In a letter dated March 15, 1965, I wrote: Meanwhile, freshly returned from five days Rambling and Rumination in Hong Kong, I seem to be assigned to Phuoc Vinh again, which, you may remember, was where I was July-October of last year. There are over a hundred Americans here now, as opposed to thirty-five in July. Main annoyance is that work and guard schedules seldom allow more than three or four hours of uninterrupted sleep. Not that one actually has to do much, just keep getting up at all hours.
There was no more room in the American compound now, so I was given a bunk in a small building called The Hooch, which was in the ARVN compound not far from the commo shop. I only went over to the American compound for meals or to go to the day room.
On the morning of March 22 there was an explosion near The Hooch. It turned out that a young ARVN lieutenant had stepped on a mine in the minefield that surrounded the compound. He apparently was trying to take a shortcut, to avoid walking an extra 100 yards to the entrance.
This is a sketch map I made at the time showing where this happened, and where I lived and worked from the middle of March to the end of May, 1965.
With DEROS approaching, my letters got increasingly shrill:
After all those Americans got done in during January and February, MAC-V sent a committee of officers around to all installations to check on security, find out first hand if all the Americans are in safe places. After the committee had left, a Captain and a Major stood trembling at attention in front of the Colonel’s desk: they were suspected of having told the truth to the committee! (Fortunately they had witnesses and could prove they hadn’t done such a thing.)
In a letter dated April 5, 1965, I wrote: The other day the strangest thing happened here: it rained. A real thunderstorm, with winds first that blew up large swirls of dust, then thunder and lightning and a good downpour that cleared the air and settled the dust for the first time in months. [. . .] It rained once in December, not at all in January or February, twice in March and now once already in April. April is supposed to be the hottest month of the year, not that the others are much cooler.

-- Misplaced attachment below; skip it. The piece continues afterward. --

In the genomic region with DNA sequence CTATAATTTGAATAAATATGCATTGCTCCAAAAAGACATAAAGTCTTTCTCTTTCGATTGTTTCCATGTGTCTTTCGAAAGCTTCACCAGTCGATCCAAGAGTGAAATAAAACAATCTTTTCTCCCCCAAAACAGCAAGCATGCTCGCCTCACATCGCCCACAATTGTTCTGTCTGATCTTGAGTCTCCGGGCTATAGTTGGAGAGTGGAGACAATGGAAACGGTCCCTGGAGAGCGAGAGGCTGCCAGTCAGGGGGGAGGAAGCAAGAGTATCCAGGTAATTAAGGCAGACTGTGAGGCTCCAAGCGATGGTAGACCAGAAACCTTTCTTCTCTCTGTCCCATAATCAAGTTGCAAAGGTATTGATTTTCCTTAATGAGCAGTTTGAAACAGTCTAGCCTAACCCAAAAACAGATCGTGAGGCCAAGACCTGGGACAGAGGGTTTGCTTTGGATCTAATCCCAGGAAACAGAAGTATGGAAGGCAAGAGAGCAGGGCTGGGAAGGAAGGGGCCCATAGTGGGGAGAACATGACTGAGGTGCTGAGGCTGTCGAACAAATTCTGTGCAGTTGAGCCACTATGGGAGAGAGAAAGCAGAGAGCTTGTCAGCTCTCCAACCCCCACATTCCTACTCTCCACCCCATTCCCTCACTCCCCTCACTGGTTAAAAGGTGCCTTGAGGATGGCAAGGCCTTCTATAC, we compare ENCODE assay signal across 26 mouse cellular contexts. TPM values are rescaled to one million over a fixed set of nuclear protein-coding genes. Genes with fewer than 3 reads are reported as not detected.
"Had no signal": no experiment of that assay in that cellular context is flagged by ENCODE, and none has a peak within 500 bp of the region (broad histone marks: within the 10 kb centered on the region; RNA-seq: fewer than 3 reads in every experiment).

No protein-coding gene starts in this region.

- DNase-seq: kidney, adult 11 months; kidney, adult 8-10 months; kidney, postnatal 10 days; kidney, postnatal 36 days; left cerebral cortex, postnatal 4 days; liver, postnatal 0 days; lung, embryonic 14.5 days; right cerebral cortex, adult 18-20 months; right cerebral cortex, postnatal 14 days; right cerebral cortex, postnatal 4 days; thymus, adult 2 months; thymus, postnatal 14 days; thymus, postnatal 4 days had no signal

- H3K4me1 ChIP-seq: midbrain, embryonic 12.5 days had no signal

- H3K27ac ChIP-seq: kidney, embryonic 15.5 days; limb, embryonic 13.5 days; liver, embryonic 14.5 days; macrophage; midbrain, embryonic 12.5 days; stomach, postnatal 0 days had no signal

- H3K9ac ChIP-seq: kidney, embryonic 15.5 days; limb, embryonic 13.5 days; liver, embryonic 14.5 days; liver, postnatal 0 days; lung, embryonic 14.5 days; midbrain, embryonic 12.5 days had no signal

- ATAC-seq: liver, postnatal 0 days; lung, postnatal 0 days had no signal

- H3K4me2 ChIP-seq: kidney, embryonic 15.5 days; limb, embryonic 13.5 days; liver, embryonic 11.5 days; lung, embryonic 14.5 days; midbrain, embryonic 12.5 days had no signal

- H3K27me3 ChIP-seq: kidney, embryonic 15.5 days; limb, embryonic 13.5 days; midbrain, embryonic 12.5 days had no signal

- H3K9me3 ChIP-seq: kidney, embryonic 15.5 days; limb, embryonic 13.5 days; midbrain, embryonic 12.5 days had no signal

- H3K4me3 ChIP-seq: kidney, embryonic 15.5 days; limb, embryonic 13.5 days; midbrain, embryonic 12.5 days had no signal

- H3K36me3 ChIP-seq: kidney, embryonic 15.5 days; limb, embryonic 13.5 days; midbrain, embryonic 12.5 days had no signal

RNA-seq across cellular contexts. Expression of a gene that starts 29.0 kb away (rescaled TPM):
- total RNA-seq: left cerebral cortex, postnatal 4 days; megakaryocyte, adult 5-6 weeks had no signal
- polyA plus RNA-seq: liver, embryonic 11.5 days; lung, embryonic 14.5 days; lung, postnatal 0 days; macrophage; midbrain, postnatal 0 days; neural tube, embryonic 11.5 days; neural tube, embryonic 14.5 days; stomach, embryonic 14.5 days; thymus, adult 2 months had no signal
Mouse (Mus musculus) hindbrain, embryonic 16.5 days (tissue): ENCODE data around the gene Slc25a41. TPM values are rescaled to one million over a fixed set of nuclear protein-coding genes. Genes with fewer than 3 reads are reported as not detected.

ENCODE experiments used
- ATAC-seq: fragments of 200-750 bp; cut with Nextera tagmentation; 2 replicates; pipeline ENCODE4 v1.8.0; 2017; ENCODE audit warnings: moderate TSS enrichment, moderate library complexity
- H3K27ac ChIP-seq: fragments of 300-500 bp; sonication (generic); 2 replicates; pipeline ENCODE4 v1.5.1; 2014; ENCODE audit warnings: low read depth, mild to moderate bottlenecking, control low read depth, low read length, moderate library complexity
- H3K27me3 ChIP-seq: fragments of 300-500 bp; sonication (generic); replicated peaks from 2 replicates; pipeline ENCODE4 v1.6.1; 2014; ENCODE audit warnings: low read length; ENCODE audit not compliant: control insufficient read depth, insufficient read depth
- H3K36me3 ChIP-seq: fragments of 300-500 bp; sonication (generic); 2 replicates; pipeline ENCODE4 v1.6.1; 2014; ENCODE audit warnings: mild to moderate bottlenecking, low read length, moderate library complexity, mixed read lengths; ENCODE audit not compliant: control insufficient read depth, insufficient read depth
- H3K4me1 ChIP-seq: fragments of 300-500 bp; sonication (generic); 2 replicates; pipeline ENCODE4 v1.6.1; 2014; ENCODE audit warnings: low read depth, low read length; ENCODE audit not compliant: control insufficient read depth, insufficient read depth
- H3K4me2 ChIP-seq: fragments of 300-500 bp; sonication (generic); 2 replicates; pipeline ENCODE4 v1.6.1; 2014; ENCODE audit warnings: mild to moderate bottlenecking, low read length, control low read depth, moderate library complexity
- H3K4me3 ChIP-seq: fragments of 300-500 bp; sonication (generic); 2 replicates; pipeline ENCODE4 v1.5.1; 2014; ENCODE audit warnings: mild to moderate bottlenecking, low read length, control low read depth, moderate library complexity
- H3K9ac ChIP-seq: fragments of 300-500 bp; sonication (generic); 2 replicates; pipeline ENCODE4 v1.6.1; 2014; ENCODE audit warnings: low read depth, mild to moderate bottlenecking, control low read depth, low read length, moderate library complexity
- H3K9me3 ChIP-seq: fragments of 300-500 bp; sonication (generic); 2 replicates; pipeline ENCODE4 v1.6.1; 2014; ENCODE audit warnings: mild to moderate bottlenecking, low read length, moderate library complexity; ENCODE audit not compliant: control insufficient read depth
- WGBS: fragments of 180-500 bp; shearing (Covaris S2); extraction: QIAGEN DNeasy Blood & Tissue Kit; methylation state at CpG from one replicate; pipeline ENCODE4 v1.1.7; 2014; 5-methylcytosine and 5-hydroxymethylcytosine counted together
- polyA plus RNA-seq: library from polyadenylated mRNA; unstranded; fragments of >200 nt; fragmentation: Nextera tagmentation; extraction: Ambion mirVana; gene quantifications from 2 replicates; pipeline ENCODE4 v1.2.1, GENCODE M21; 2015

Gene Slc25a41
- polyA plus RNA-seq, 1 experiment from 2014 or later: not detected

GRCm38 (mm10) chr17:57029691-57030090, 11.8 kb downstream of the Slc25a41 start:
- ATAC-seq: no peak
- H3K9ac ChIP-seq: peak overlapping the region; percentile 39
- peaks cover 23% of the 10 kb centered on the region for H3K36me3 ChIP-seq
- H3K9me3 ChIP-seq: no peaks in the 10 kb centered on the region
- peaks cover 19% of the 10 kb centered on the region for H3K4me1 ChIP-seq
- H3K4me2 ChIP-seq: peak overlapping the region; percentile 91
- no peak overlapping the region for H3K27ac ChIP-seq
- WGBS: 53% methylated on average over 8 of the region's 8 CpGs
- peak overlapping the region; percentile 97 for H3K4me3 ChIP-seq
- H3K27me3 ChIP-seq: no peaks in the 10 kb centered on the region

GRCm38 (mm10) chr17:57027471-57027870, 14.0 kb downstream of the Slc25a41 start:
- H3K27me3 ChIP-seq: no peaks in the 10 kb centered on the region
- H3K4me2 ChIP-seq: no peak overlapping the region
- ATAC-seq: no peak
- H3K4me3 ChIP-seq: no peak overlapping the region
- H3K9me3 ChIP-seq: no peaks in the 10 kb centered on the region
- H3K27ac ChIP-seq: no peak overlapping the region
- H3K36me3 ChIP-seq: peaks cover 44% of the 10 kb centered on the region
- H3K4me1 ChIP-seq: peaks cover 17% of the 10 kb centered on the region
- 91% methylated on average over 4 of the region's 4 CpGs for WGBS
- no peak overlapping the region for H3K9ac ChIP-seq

Meanwhile they kept bringing in more and more Americans to Phuoc Vinh. In a letter dated April 26, 1965, I wrote: Things are rather well arranged in Phuoc Vinh right now. We have more radio operators than ever before, so many that we are only working one eight-hour shift every two days. This is fine for me since it leaves me plenty of time to write and study, but not so fine for some of the others who can’t quite figure out what to do with themselves.
One day towards the end of May 1965 we heard some shooting from the direction of Phước Vĩnh town at about one in the afternoon. Those of us who were not on duty and had no particular assignment got into the sandbag emplacements to “await further orders”.
Gradually the shooting got more intense, and after a while there were mortar rounds flying over our heads. We were perplexed by all this. Who was shooting at whom? Which ones were the Viet Cong and which the ARVN?
From our colleagues who were on duty in the commo shop we eventually learned that there were no Viet Cong involved at all. A fight had started in town between members of two different ARVN units (some said between South Vietnamese soldiers and Cambodian mercenaries), who began shooting at each other first with hand weapons and later with mortars.
After a while a small ARVN helicopter with a huge loudspeaker started circling the area, perilously low, with a strident message in Vietnamese blaring out of the loudspeaker. This was supposed to be telling everybody to stop shooting at each other, but one of the translators later confided to me that someone had put the wrong cassette into the cassette recorder, so the actual message was: “Farmers! Rally to the side of the government of the Republic of Vietnam and we will give you pigs and bricks to build pigstys! “
I don’t know if there were any casualties from all this shooting, but after about two hours the shooting stopped, and all was quiet again.
A few days later, on May 31, 1965, I left Phước Vĩnh with all my gear on an HU-1D helicopter, which was newer and bigger than the HU-1B machines we had been using up to then. On the same day, American combat troops were brought in to Phước Vĩnh and started digging in around the perimeter.
Next stop for me: Xuân Lộc